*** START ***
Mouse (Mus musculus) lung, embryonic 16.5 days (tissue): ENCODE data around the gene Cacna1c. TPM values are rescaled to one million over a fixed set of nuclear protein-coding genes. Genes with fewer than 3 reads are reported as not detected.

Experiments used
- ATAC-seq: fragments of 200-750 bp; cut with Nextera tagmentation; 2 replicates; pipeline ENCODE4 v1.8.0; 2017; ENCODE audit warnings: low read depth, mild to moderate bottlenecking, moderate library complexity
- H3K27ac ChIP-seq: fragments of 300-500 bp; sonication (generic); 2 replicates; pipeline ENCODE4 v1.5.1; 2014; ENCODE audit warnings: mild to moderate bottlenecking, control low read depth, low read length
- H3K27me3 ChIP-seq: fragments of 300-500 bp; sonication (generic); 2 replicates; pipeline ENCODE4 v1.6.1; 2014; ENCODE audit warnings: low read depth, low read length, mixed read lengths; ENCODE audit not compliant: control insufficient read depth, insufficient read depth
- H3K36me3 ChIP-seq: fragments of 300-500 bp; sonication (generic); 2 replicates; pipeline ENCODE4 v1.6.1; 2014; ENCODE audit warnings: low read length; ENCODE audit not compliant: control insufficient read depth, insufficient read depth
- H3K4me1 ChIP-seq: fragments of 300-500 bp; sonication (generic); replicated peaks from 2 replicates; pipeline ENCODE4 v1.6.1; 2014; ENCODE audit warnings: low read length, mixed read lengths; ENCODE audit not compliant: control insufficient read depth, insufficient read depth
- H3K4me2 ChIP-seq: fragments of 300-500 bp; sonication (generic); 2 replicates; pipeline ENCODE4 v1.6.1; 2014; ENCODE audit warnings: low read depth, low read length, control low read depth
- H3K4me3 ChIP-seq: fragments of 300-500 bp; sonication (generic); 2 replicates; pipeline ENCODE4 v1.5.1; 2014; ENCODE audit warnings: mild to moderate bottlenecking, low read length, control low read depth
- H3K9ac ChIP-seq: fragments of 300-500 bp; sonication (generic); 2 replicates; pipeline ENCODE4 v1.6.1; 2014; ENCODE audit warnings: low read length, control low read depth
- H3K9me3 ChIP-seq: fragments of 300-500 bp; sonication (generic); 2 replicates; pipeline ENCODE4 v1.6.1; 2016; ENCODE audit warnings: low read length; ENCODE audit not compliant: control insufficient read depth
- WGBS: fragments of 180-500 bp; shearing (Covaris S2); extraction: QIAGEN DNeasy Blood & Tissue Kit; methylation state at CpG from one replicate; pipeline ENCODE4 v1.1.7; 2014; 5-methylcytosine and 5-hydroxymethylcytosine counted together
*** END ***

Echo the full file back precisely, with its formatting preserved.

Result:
Mouse (Mus musculus) lung, embryonic 16.5 days (tissue): ENCODE data around the gene Cacna1c. TPM values are rescaled to one million over a fixed set of nuclear protein-coding genes. Genes with fewer than 3 reads are reported as not detected.

Experiments used
- ATAC-seq: fragments of 200-750 bp; cut with Nextera tagmentation; 2 replicates; pipeline ENCODE4 v1.8.0; 2017; ENCODE audit warnings: low read depth, mild to moderate bottlenecking, moderate library complexity
- H3K27ac ChIP-seq: fragments of 300-500 bp; sonication (generic); 2 replicates; pipeline ENCODE4 v1.5.1; 2014; ENCODE audit warnings: mild to moderate bottlenecking, control low read depth, low read length
- H3K27me3 ChIP-seq: fragments of 300-500 bp; sonication (generic); 2 replicates; pipeline ENCODE4 v1.6.1; 2014; ENCODE audit warnings: low read depth, low read length, mixed read lengths; ENCODE audit not compliant: control insufficient read depth, insufficient read depth
- H3K36me3 ChIP-seq: fragments of 300-500 bp; sonication (generic); 2 replicates; pipeline ENCODE4 v1.6.1; 2014; ENCODE audit warnings: low read length; ENCODE audit not compliant: control insufficient read depth, insufficient read depth
- H3K4me1 ChIP-seq: fragments of 300-500 bp; sonication (generic); replicated peaks from 2 replicates; pipeline ENCODE4 v1.6.1; 2014; ENCODE audit warnings: low read length, mixed read lengths; ENCODE audit not compliant: control insufficient read depth, insufficient read depth
- H3K4me2 ChIP-seq: fragments of 300-500 bp; sonication (generic); 2 replicates; pipeline ENCODE4 v1.6.1; 2014; ENCODE audit warnings: low read depth, low read length, control low read depth
- H3K4me3 ChIP-seq: fragments of 300-500 bp; sonication (generic); 2 replicates; pipeline ENCODE4 v1.5.1; 2014; ENCODE audit warnings: mild to moderate bottlenecking, low read length, control low read depth
- H3K9ac ChIP-seq: fragments of 300-500 bp; sonication (generic); 2 replicates; pipeline ENCODE4 v1.6.1; 2014; ENCODE audit warnings: low read length, control low read depth
- H3K9me3 ChIP-seq: fragments of 300-500 bp; sonication (generic); 2 replicates; pipeline ENCODE4 v1.6.1; 2016; ENCODE audit warnings: low read length; ENCODE audit not compliant: control insufficient read depth
- WGBS: fragments of 180-500 bp; shearing (Covaris S2); extraction: QIAGEN DNeasy Blood & Tissue Kit; methylation state at CpG from one replicate; pipeline ENCODE4 v1.1.7; 2014; 5-methylcytosine and 5-hydroxymethylcytosine counted together